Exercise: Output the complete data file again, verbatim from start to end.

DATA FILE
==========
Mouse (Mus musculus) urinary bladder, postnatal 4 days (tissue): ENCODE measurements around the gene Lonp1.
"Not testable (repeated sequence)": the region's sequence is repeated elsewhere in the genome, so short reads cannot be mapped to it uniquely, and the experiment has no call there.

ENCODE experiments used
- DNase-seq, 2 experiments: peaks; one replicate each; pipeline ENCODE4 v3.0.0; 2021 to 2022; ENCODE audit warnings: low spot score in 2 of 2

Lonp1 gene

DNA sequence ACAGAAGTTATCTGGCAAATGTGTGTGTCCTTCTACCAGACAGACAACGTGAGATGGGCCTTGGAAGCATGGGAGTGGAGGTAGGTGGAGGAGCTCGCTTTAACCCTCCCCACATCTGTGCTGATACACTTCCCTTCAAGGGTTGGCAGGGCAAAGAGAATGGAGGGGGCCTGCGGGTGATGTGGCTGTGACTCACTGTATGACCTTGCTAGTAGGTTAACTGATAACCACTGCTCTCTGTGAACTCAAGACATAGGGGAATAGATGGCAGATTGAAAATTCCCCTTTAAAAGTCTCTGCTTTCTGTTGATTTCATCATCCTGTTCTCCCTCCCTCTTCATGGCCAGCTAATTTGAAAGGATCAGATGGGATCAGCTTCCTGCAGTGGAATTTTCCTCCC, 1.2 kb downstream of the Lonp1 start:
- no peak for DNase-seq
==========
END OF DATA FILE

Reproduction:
Mouse (Mus musculus) urinary bladder, postnatal 4 days (tissue): ENCODE measurements around the gene Lonp1.
"Not testable (repeated sequence)": the region's sequence is repeated elsewhere in the genome, so short reads cannot be mapped to it uniquely, and the experiment has no call there.

ENCODE experiments used
- DNase-seq, 2 experiments: peaks; one replicate each; pipeline ENCODE4 v3.0.0; 2021 to 2022; ENCODE audit warnings: low spot score in 2 of 2

Lonp1 gene

DNA sequence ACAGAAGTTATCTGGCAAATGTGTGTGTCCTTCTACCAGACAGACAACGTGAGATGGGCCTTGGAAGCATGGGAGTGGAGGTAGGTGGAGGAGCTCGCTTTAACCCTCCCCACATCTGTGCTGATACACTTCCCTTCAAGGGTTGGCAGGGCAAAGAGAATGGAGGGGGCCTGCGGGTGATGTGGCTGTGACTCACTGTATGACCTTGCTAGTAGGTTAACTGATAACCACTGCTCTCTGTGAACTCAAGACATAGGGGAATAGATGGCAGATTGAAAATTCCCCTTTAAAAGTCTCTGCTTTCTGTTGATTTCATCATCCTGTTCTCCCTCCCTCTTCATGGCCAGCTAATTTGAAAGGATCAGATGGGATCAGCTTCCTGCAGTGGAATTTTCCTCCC, 1.2 kb downstream of the Lonp1 start:
- no peak for DNase-seq